There’s a book out called “Zen Camera” that I just ordered. It links mindful thinking with photography. This image is my first under the influence of that book. It’s a feeble attempt to question what’s the real subject of this photograph.
How about the lock on the chain?
Only recently have I begun to have more faith in shooting wider. My Ricoh GR has an excellent 28mm lens but because it also has an ASPC sensor, I have tended to crop a lot of my photographs since, even cropped, there is enough detail left in what remains. Lately it seems my vision can take in and use more elements on the edges of the photo. This is kind of a photograph breakthrough for me.
It’s all in the yellow lines!
Often when I go by this particular spot by the entrance to the main branch of Boston’s Public Library there’s a resting figure on it. Generally their posture/pose is not particularly notable.
Today was different.
There’s a maxim in street photography that it’s often necessary to visit the same spot over and over before a good picture reveals itself.
Coply Square on a nice day presents a wonderful photograph opportunity. This shot was taken from the steps of the Boston Public Library looking across the square toward Trinity Church. A tight cluster of tourists had assembled to listen to their guide and presented a perfect foreground element.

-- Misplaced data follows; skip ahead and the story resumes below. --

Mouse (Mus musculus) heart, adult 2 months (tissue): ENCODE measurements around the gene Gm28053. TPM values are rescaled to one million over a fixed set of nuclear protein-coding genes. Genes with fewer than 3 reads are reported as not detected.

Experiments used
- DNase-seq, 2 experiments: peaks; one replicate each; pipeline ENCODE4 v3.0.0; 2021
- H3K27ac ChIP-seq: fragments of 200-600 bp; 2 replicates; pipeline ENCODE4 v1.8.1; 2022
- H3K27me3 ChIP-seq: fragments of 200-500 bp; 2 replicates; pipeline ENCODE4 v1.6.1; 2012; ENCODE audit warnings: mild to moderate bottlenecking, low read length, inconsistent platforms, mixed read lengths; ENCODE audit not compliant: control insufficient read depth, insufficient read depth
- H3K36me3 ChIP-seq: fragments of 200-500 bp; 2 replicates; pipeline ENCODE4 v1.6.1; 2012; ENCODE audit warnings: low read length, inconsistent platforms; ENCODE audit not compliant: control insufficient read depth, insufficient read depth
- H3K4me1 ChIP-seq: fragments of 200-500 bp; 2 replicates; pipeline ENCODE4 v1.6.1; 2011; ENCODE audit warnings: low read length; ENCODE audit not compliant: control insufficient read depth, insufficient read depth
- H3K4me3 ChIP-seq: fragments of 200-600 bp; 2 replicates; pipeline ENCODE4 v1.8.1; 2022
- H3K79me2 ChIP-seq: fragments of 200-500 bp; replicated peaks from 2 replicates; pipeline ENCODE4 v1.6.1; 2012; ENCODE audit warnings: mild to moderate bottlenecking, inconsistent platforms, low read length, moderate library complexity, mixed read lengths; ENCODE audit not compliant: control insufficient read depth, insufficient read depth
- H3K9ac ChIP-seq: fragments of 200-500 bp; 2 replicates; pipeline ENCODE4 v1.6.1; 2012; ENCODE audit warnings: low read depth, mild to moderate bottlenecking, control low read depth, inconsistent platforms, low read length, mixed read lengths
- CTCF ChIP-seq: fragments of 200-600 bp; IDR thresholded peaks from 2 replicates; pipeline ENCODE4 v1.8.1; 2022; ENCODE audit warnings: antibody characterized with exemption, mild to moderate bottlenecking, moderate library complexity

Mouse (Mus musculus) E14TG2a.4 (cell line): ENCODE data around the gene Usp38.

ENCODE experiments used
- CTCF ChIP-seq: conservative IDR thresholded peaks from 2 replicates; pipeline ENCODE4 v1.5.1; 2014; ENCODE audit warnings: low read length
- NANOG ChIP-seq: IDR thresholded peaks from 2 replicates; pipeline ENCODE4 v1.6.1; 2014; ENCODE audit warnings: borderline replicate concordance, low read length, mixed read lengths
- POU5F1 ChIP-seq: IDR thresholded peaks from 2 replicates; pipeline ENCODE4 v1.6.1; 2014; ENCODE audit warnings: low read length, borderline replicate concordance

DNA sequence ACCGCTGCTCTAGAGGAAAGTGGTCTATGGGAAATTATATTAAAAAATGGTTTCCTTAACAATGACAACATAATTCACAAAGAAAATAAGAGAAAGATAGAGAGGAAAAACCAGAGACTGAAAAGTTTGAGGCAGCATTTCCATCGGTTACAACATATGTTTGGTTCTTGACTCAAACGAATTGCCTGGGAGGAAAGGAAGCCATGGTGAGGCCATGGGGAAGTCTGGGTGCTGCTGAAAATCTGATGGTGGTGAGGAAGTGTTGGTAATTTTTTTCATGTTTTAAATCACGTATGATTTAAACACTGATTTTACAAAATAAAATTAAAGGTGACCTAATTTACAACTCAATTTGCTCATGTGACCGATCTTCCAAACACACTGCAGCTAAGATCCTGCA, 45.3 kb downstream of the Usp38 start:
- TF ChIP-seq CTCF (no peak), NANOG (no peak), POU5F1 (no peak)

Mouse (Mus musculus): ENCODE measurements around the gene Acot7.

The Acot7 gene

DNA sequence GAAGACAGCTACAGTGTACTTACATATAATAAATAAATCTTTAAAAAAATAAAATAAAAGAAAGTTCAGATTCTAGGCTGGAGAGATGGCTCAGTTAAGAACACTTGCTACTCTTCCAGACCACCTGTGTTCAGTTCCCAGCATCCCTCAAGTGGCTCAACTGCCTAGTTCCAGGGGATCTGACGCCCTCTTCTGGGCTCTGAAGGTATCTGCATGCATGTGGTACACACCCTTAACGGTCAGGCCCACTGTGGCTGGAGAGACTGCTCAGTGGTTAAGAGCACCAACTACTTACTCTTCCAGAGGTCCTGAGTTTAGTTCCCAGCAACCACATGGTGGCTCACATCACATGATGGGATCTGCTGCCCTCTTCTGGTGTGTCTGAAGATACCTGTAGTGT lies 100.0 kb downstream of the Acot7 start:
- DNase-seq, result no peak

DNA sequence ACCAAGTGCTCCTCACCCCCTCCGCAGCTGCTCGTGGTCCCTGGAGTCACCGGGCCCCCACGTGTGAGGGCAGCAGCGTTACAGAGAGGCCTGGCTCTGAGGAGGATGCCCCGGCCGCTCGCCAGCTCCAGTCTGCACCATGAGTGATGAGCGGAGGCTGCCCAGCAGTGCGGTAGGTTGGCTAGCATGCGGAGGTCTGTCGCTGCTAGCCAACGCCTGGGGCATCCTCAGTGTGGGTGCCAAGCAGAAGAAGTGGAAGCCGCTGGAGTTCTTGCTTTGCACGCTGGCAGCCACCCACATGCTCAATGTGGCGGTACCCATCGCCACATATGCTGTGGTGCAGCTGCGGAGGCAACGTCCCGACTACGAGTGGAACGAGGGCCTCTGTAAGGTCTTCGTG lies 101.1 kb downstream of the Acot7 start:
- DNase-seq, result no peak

As usual I had at the ready my trusty Ricoh GR with its fixed 28mm lens. All it took is one shot.
As photographers were always deciding what we want to enclose in our picture. We put our frame around a piece of our reality. I thought of this as I was deciding what to do with a rather ordinary picture I took of a man walking in front of an old brick wall. By making the dimensions square and placing a small tree in its center, the man is caught just exiting the right side of the frame.
I’m partial to the finished product.